How to Measure Bike Size for Kid

Figuring out your kid’s bike size can feel a bit daunting. You don’t want it too big, and they don’t want to ride it, but you don’t want them to outgrow it next week. This easy-to-follow guide will help you find the right kid’s bike size that they won’t grow out of too quickly!

Step 1 – Measure The Kid’s Inseam with Shoes On

  • Have your child put their shoes on and stand against a wall
  • Place a book gently between their legs until it is softly coming in contact with their crotch 
  • Hold the book parallel to the ground and measure from the top of the book to the ground. You now have their inseam!

Step 2 – Find the Minimum Standover for Kid’s Bikes

We want to ensure the child’s inseam height is at least 1/2 to 1″ taller than the standover height of a bike so they can comfortably stand over the bike AND come off the saddle quickly without hitting their pubic bone.

When measuring standover height, measure about 1-2″ in front of the nose of the saddle. This should be where they would be standing when not in the saddle.

If you are shopping online, we have all of the kids’ bikes listed by inseam over in the kids’ bike directory.

5 Important Things to Remember When Sizing a Kid’s Bike

1. Know Your Kid. 

We often reference sizing, handling, and weight when talking about kids’ bikes. Without meeting your child, we can’t tell you if they are confident, petite, or like to take the path down the stairs, but you can!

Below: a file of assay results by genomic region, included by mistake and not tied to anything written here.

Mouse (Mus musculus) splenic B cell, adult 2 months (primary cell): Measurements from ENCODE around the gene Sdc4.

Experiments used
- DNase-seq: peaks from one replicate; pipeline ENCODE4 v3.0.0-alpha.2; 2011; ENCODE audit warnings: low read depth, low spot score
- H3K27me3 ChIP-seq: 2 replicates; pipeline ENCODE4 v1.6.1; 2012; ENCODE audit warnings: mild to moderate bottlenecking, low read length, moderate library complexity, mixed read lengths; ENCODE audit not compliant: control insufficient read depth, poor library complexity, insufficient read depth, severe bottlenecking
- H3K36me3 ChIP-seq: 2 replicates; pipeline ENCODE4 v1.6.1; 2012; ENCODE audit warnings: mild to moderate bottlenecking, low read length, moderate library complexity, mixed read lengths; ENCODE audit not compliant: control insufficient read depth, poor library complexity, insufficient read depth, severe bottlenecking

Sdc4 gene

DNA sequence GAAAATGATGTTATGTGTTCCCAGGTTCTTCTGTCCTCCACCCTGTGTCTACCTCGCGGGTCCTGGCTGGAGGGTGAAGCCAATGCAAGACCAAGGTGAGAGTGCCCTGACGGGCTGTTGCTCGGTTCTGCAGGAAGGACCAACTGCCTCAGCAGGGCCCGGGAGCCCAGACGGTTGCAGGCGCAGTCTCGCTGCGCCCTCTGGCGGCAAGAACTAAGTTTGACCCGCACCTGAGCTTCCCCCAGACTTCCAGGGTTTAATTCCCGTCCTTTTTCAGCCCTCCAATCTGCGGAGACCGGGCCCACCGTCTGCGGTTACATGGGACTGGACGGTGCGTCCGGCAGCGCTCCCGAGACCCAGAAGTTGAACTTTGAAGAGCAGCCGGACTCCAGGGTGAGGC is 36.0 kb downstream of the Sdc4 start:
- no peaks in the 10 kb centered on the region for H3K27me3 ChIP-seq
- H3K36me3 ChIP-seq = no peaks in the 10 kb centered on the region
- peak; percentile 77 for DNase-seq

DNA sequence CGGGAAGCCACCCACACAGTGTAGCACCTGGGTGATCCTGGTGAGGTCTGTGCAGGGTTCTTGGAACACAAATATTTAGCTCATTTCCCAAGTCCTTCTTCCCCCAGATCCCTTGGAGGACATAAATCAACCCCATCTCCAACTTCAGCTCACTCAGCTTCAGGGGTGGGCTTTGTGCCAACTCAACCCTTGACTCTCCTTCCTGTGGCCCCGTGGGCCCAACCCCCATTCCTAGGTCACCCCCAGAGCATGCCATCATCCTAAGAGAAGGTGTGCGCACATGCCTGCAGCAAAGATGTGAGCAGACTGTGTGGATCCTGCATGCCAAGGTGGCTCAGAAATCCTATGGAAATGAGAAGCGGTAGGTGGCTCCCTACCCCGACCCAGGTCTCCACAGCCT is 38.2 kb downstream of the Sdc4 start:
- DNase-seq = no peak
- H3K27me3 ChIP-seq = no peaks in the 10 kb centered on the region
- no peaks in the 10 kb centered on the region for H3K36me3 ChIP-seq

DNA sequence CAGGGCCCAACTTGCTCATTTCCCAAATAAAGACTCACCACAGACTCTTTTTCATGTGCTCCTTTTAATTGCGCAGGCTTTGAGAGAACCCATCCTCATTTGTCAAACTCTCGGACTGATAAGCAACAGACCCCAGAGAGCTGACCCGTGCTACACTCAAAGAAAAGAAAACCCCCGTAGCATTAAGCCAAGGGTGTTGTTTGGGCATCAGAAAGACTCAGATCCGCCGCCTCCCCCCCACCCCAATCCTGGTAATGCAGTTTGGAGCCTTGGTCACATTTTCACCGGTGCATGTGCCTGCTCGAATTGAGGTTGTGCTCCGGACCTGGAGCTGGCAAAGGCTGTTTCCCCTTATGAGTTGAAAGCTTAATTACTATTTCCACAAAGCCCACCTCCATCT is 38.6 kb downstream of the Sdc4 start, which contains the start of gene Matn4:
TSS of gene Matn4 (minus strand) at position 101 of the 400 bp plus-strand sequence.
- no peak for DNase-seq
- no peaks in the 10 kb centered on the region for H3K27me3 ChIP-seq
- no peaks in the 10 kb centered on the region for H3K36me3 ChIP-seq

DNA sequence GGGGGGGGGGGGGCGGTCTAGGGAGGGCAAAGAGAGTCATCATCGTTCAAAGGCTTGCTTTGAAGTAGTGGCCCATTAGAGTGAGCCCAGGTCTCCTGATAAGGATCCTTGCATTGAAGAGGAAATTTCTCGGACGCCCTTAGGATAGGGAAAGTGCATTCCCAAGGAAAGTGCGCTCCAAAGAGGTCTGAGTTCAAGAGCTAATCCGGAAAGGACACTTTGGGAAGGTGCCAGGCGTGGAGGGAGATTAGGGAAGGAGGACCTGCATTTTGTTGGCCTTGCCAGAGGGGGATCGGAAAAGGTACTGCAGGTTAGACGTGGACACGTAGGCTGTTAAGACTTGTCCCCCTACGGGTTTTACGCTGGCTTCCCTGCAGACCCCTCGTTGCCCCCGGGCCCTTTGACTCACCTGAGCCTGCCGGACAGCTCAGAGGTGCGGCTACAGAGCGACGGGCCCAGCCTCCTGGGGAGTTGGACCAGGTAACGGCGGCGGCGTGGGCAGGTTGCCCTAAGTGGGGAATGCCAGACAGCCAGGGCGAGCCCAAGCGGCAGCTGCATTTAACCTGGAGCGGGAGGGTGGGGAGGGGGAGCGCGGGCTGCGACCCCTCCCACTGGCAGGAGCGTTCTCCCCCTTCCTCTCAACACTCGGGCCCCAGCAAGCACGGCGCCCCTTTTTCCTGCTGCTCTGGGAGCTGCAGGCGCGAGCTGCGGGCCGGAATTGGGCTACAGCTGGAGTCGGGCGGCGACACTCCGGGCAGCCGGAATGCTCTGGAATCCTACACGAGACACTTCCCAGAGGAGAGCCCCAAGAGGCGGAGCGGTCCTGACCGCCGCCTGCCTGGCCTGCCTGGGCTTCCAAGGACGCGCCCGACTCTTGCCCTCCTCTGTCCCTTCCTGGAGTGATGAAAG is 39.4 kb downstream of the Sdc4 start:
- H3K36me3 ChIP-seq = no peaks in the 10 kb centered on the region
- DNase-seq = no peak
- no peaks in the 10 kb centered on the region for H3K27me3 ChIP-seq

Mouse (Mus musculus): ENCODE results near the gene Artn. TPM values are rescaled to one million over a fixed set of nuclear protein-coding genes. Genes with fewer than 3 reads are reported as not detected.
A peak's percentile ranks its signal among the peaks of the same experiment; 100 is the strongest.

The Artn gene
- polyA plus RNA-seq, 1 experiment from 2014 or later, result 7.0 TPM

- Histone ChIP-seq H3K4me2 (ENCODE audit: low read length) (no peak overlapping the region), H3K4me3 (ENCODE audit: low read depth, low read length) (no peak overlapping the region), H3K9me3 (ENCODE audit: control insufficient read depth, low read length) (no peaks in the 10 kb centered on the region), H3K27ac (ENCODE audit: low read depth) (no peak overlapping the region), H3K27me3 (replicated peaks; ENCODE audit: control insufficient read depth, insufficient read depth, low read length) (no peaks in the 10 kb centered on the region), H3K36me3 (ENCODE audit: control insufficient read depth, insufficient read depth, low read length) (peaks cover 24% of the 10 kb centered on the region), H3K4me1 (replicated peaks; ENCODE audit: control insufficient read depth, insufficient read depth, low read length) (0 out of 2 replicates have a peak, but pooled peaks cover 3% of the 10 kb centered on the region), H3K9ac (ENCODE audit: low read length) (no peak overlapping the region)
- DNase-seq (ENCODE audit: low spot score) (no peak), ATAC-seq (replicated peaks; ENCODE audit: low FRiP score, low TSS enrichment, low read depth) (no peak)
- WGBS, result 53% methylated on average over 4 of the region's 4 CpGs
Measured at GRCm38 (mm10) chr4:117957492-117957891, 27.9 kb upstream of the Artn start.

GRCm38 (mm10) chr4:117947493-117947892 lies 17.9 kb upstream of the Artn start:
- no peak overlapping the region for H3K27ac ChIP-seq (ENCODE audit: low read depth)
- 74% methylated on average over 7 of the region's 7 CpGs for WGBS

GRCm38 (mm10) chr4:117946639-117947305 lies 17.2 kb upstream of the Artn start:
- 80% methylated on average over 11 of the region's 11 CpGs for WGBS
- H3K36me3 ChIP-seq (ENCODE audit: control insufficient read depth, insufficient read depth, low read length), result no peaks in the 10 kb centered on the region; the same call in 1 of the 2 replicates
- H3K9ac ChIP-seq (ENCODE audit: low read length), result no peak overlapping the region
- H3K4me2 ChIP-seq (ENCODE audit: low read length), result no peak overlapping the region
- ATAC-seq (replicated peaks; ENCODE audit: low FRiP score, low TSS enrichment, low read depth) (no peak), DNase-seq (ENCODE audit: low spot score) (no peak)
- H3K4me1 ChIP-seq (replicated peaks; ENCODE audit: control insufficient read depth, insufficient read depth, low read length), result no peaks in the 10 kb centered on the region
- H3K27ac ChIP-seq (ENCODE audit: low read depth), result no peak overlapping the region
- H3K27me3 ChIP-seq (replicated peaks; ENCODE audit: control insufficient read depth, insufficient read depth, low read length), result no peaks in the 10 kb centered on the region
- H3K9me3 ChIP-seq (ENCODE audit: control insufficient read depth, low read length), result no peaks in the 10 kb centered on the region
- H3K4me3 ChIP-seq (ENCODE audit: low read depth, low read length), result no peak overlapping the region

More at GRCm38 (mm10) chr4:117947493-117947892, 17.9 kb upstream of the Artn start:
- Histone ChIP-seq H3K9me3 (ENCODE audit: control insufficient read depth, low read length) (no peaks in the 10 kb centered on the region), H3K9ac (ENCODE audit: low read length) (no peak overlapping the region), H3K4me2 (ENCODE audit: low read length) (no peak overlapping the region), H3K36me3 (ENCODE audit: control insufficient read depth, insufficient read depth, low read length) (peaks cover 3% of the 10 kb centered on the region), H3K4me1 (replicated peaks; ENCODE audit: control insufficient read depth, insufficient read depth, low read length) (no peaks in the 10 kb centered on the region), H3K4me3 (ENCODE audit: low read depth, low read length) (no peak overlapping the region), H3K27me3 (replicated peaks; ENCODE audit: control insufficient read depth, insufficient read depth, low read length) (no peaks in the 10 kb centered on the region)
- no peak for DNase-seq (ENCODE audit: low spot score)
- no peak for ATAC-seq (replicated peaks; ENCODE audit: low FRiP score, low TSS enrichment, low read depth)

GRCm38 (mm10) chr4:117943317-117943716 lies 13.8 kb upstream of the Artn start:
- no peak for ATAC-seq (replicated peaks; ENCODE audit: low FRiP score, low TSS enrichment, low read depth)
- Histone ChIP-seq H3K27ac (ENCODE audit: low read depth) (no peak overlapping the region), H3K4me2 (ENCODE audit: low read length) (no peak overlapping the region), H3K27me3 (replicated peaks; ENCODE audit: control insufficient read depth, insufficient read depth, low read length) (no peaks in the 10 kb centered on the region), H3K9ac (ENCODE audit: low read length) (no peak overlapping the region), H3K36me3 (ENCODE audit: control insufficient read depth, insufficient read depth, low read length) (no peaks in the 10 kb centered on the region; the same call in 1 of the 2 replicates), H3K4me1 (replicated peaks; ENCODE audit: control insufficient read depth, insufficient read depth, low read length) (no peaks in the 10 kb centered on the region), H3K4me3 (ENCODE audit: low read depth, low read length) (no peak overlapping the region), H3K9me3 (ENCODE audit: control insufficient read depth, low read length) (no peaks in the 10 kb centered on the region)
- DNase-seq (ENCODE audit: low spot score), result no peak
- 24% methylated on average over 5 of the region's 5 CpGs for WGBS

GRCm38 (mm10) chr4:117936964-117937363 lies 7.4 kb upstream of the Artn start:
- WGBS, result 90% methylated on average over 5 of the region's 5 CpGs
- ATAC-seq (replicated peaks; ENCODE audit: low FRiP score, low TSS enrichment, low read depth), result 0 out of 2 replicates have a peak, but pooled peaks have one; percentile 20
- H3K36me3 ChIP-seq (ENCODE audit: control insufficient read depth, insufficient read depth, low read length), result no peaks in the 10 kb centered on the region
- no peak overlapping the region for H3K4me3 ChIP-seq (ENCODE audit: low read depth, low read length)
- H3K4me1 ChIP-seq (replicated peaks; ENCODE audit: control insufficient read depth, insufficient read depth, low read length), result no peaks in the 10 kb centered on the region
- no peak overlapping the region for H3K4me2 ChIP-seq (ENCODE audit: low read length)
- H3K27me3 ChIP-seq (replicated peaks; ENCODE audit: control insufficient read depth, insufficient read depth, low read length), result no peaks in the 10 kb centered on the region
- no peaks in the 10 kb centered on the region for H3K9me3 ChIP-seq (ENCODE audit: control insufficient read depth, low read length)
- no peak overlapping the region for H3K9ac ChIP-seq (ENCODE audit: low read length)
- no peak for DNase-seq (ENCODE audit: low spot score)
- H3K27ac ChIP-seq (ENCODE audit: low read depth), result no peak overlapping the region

If you have questions about models, please get in touch with us!

2. The Bike Must Fit.

Not until a 20″ bike or above do we feel okay with putting a child on a bike slightly too big, and it still depends on the kid. It can be dangerous and damage their confidence, making them not want to try again for a long time! 

3. Weight Really, Really Matters.

Some small kid’s bikes weigh 25-35 pounds for a kid who weighs the same amount!

My favorite first pedal bike is the Woom 2, which weighs 11 pounds depending on the parts, and the Prevelo Alpha One, which has a lower standover height. Some kids’ first pedal bikes weigh 22+ pounds without training wheels! An average kid that age weighs about 30 pounds. Try riding a bike 75% of your weight while learning to ride! 

4. Say NO to Training Wheels. 

Balance bikes are fantastic. They teach kids to use their bodies to control a bike, from stopping to balancing. If your child is taller than a typical balance bike, take the pedals off and use it as a balance bike. We recommend having hand brakes on any bike you are going to try this with.

5. Yes, Some Kid’s Bikes Are Expensive, But You’ll Get It Back. 

Think of that bike as a short-term lease. You’ll buy it at 100%, and then when you resell, you’ll get 80% back because most of these kid’s bikes never go on sale. They keep their value! They are also well worth it if your child starts biking 2-5 years earlier than with a heavier and bulkier bike.

Some Encouragement from a Bike Mom (and family bike shop owner)

I opened up my small bike shop to make the world a better place for my kids, and now I brought that to this website. A bike can solve many issues kids face, from mental and physical health to freedom and self-confidence. 

The most important thing to remember is that your child is unique, and you know them the best. Ultimately, you can decide if your kid is more confident about a bigger size or maybe needs the investment in the lightest bike available. 

The next most important thing is to remember to make this fun. My daughter didn’t take to a balance bike at first. She loved her little Micro Mini scooter, and honestly, as long as she was moving, I was thrilled. Finally, one day, her friend started pedaling, so she immediately wanted to try. Make it about going for ice cream or a reward for where the bike takes them—making it a chore or a task they have to achieve doesn’t unlock the magical powers of the bicycle!

We will be happy to hear your thoughts

Leave a reply

Cargo Bike Life
Compare items
  • Total (0)